Honeywell 5809: Go!Control Programming
We show you how to correctly program the Honeywell 5809 to a Go!Control control panel in this step-by-step video. Honeywell 5809: ...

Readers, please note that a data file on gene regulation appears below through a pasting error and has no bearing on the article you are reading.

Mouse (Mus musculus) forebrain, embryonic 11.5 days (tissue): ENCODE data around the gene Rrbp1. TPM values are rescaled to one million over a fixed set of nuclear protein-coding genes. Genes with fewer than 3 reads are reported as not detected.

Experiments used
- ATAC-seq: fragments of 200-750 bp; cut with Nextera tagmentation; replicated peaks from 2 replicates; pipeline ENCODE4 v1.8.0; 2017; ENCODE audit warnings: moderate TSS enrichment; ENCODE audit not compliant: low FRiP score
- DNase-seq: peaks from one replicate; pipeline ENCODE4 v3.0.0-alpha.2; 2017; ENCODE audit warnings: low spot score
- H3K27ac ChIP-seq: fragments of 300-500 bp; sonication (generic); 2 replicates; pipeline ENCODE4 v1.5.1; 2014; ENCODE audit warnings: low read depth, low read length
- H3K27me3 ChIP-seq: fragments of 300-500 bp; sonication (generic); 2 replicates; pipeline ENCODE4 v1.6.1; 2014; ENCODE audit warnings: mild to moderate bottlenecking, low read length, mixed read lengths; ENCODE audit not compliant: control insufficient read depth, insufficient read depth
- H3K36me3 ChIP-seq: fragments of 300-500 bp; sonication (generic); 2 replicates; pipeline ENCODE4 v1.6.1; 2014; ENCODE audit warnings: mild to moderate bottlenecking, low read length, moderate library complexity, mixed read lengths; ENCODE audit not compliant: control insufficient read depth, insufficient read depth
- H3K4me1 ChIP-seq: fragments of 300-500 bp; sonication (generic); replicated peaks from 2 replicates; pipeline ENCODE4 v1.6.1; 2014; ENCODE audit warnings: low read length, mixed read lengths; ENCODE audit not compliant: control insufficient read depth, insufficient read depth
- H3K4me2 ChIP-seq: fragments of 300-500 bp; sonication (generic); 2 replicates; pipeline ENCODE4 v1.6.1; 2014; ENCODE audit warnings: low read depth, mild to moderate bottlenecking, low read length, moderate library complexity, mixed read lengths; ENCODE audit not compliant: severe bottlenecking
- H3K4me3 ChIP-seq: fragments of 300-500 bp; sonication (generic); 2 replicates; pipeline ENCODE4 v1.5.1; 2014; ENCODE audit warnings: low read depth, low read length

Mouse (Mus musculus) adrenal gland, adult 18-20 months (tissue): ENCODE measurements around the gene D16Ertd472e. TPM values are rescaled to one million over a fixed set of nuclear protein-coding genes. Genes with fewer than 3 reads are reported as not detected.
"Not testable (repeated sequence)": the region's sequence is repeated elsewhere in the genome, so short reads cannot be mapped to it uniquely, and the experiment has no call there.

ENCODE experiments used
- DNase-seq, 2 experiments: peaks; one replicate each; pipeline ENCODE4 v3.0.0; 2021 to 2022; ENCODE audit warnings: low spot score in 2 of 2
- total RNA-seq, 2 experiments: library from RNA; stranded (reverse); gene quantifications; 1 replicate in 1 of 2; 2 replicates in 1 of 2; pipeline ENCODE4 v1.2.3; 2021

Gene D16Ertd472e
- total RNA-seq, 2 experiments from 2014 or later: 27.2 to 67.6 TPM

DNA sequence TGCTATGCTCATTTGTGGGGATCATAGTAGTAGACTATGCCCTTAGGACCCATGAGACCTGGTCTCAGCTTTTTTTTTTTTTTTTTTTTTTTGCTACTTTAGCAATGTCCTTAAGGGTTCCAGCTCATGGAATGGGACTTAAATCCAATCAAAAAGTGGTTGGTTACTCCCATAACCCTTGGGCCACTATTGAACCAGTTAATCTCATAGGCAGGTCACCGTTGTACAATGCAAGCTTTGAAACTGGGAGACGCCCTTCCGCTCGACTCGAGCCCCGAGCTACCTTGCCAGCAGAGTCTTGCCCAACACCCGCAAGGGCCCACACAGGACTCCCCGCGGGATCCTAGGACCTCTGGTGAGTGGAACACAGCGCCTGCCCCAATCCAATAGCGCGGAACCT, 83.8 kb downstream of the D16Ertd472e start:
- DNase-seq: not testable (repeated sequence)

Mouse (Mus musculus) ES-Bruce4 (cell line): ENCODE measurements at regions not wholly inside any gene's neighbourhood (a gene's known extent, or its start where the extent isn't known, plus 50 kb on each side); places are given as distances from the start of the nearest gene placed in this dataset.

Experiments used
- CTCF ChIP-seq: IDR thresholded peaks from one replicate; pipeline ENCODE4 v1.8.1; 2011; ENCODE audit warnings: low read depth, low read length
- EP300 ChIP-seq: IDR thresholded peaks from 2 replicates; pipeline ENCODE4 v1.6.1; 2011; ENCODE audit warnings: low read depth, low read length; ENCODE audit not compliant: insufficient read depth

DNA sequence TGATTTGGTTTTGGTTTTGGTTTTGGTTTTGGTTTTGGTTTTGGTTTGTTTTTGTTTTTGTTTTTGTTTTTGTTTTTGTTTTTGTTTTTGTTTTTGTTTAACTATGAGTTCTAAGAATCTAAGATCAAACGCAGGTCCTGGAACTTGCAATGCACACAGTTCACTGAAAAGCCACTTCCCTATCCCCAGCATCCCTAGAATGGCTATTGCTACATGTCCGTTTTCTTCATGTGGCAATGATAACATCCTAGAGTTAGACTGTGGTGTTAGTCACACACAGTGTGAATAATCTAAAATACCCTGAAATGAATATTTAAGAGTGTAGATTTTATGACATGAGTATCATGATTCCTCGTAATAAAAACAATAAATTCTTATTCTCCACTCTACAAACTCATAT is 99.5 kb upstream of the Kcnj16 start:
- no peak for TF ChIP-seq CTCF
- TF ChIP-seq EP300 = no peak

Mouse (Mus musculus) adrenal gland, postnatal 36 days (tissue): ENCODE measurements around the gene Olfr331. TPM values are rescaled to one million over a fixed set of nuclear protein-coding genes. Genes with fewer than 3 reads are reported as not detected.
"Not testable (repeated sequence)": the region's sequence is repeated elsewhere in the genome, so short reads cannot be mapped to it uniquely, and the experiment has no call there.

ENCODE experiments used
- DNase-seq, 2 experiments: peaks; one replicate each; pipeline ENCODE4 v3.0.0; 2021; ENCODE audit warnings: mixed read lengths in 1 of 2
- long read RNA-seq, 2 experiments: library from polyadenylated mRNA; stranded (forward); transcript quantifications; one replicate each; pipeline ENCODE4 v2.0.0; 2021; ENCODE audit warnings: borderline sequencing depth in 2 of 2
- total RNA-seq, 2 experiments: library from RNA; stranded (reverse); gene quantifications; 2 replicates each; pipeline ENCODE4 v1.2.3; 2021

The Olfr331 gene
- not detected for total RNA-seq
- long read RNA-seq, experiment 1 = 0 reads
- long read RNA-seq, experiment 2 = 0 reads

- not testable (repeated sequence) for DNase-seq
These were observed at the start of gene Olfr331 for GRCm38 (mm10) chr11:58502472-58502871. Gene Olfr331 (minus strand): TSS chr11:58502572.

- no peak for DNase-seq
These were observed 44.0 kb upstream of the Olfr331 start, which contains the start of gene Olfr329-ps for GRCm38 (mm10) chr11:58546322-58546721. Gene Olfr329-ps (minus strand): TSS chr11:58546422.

Hi, DIYers. Sterling with Alarm Grid here. Today, we're going to show you how to program a Honeywell 5809 Wireless Heat Detector to our 2GIG Go!Control panel. As described in other videos on the 2GIG system and the 2GIG sensors, a 2GIG Go!Control will allow you to use Honeywell wireless sensors. As long as it's a Honeywell 5800-series device, which operates on the 345 MHz RF frequency range, it'll work with the 2GIG wireless receiver because that is also a 345 MHz receiver. So you can use 2GIG sensors and you can use Honeywell sensors. We've shown you in a previous video how to program a Honeywell 5808W3 wireless smoke and heat detector, but there are certain applications where you would not want to know about smoke alarms but you would want to know about heat detection. So that would be 135 degrees or a rate of rise where you're changing 15 degrees or more in a minute. So perfect application, kitchen. If you're cooking, you're generating smoke. If you had a smoke and heat, you're going to have false alarms. You're going to have the Central Station calling you. If you don't get the phone call, fire trucks are coming out, and all you were doing was cooking, so you don't want to have that. With heat detector, if the smoke is in the room, no alarms are triggered. If the room gets really hot during a fire or the temperature in the room rises 15 degrees or more in a minute, then you get your alarm because that would be a true fire condition. So now that we know why we would use a 5809, we're going to show you how to program it to our 2GIG Go!Control. Hit the home button, use our shortcut Go!Control button to go and enter our installer code of 1561. System configuration and we're on Q1, which is select RF Sensor Number. The Go!Control system works with up to 48 wireless zones. We have not yet programmed any zones, so we're going to accept zone number one and we're going to go into the subset of questions for zone number one. First question is sensor type. What action will be generated at the panel when this device is triggered? It also tells the system what message to send to the Central Station based on what we're programming here. This is similar to a Honeywell response type. We have a list of sensor types on our website. We urge you to review each sensor type so you know exactly how to program your sensor or watch our video for the device you're using and you'll know what to use. If you hit the right arrow, you want to go over to 24-hour fire. This is a heat detector. If the system is armed or disarmed, we would want to know about rate of rise or fixed heat detection alarms. We hit the down arrow to lock it in and the equipment code is asking us to tell the system the specific sensor we're using. So we scroll past all the 2GIG stuff and we get to the HW options. HW for Honeywell and we can choose the exact detector we're using, Honeywell Heat Detector 5809. Hit the down arrow and the serial number prompt is asking us to type in the device's serial number or you have the option to auto-enroll. If you close up the device and you hit Shift, Learn, if you tamper the device by popping the head from the base, you can see that it auto-enrolled 0642820, which is the seven-digit serial number for the Honeywell detector. The system even knew it was a Honeywell device, so we hit OK. We can verify again that that is the right serial number so we know that no other device just triggered and jumped ahead of us here. And then if we hit the down arrow, we're locking that in there. Equipment age is telling the system, "Is this an existing sensor that was already in the house or is it a brand new device?" In this case, brand new device. We hit the down arrow to lock that in. Loop number is number one on this device. Unlike the 5808W3, which allows us to do a few different actions with one sensor, this is only triggering on high heat and rate of rise, so it's only loop number one that's what you would always want to use when programming a 5809. Here we're asked to give voice descriptors to describe what this zone is. Just like with all of our sensor programming, we want to use the chart on the back of our quick programming guide which comes with our 2GIG Go!Control panel. We also have this list on our website, alarmgrid.com, and you want to use a three-digit numerical value to equate to a word to describe this zone. And you can use up to five words. You hit Insert. It puts it to the first word in the list alphabetically and we want to call it "kitchen heat detector" because that's where we're installing it. So kitchen is, if we do alphabetical, 125. Now we have the word, kitchen. If we Insert again, it puts a board for the first word. And we call it heat, heat is 111. Kitchen heat. And then finally, I like to throw the word detector in there. So 052. Kitchen heat detector. Nice, clear description. Lets somebody know that's viewing the screen when there's an alarm exactly what was triggered and where it is. Hit the down arrow to lock it in. And we're asked if we want to know, if we want to send alarms from this device to the Central Station. That's what reporting means. Reporting to the Central Station. We are monitored with this system, so we do want it to be reported. Hit the down arrow and now we're supervised, or asked whether or not we want to be supervised. Supervision for this detector will alert us to low battery issues and range issues. So if this was borderline range, something environmentally change so all of a sudden, it's out of range. Instead of finding out after there's a fire and it never triggered, with supervision enabled, you would know in advance that this dropped off the network. Same idea, if you had a low battery event on this because the battery is drained. Instead of only knowing once the detector is dead, we will know in advance that there's a low battery issue, so we can pop the cover, put a new battery in. So always recommend it to have supervision enabled on your protection wireless devices. When we hit the down arrow, we're asked about chime. We do not want to chime off of heat. There's really no way that would ever really chime. And it wouldn't be a relevant option. So we're on our summary screen by hitting the down arrow and we can see that we have 24-hour fire. We're a Honeywell heat sensor 5809. We have the proper serial number. It is a new device on loop number one. And we're calling it kitchen heat detector with monitoring, reporting, and supervision enabled. Chime is disabled so we're good. And we're back to Q2, which is the next level of programming once you're done with your wireless sensors. If you had more sensors to do, you can go back to queue number one. In this case, we just wanted to show you the 5809 programming, so we're going to hit End and Exit. The panel's going to reboot. Takes a few seconds to come back alive and then the settings that we just programmed will be hard-coded in the panel, and we can test our device to make sure it works. When doing a heat testing, you can use a blow dryer to have the rate of rise heat sensor go off or, for an easier test, just to make sure the wireless transmission work, we can tamper the device. Pop the head from the base and you can see kitchen heat detector tamper. So we know that twisting this, activate a tamper. As soon as you close the tamper, it cleared the message. And now we know that our Honeywell 5809 heat detector was properly programmed to our 2GIG Go!Control panel. We hope you've enjoyed this video and we invite you to subscribe to our channel. If you have any questions on using your 5809 or programming it to your 2GIG Go!Control panel, please let us know by emailing email@example.com.